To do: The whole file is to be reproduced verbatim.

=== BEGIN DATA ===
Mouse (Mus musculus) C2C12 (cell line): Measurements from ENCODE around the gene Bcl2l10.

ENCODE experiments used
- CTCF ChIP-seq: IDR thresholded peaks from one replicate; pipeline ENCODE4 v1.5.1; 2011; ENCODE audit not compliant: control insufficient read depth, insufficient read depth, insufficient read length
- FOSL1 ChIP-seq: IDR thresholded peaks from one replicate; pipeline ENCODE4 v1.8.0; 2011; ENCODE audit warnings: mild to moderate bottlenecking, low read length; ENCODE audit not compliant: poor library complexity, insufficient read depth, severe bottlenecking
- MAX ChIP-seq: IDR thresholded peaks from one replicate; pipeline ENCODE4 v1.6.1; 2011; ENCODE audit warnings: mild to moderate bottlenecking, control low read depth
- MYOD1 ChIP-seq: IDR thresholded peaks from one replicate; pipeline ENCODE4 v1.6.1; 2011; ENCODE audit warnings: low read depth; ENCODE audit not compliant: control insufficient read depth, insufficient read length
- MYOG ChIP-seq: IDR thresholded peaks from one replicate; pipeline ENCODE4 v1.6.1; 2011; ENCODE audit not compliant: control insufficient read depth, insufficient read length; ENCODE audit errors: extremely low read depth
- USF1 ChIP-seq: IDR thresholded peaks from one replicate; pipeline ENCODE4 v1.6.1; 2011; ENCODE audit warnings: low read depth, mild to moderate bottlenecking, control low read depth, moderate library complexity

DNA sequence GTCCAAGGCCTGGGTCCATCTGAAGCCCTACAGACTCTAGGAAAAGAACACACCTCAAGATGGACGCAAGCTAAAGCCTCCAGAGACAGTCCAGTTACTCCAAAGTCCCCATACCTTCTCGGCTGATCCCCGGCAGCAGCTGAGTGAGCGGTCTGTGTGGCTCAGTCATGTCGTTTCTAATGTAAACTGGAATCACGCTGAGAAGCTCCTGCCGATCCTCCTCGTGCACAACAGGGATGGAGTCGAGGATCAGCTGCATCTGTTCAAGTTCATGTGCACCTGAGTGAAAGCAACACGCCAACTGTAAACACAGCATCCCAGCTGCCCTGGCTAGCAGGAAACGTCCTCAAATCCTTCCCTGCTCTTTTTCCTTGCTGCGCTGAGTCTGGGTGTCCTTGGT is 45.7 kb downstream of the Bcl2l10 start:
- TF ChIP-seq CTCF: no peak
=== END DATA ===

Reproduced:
Mouse (Mus musculus) C2C12 (cell line): Measurements from ENCODE around the gene Bcl2l10.

ENCODE experiments used
- CTCF ChIP-seq: IDR thresholded peaks from one replicate; pipeline ENCODE4 v1.5.1; 2011; ENCODE audit not compliant: control insufficient read depth, insufficient read depth, insufficient read length
- FOSL1 ChIP-seq: IDR thresholded peaks from one replicate; pipeline ENCODE4 v1.8.0; 2011; ENCODE audit warnings: mild to moderate bottlenecking, low read length; ENCODE audit not compliant: poor library complexity, insufficient read depth, severe bottlenecking
- MAX ChIP-seq: IDR thresholded peaks from one replicate; pipeline ENCODE4 v1.6.1; 2011; ENCODE audit warnings: mild to moderate bottlenecking, control low read depth
- MYOD1 ChIP-seq: IDR thresholded peaks from one replicate; pipeline ENCODE4 v1.6.1; 2011; ENCODE audit warnings: low read depth; ENCODE audit not compliant: control insufficient read depth, insufficient read length
- MYOG ChIP-seq: IDR thresholded peaks from one replicate; pipeline ENCODE4 v1.6.1; 2011; ENCODE audit not compliant: control insufficient read depth, insufficient read length; ENCODE audit errors: extremely low read depth
- USF1 ChIP-seq: IDR thresholded peaks from one replicate; pipeline ENCODE4 v1.6.1; 2011; ENCODE audit warnings: low read depth, mild to moderate bottlenecking, control low read depth, moderate library complexity

DNA sequence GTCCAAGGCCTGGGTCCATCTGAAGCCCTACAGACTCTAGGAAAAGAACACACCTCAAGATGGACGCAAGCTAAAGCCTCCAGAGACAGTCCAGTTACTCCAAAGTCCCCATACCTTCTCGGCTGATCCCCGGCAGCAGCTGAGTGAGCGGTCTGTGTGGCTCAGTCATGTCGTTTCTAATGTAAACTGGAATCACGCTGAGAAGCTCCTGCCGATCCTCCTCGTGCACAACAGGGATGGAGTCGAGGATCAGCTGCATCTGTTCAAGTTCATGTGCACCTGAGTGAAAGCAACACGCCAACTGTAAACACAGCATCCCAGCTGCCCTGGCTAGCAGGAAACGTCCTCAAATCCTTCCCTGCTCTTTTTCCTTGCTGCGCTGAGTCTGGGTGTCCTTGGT is 45.7 kb downstream of the Bcl2l10 start:
- TF ChIP-seq CTCF: no peak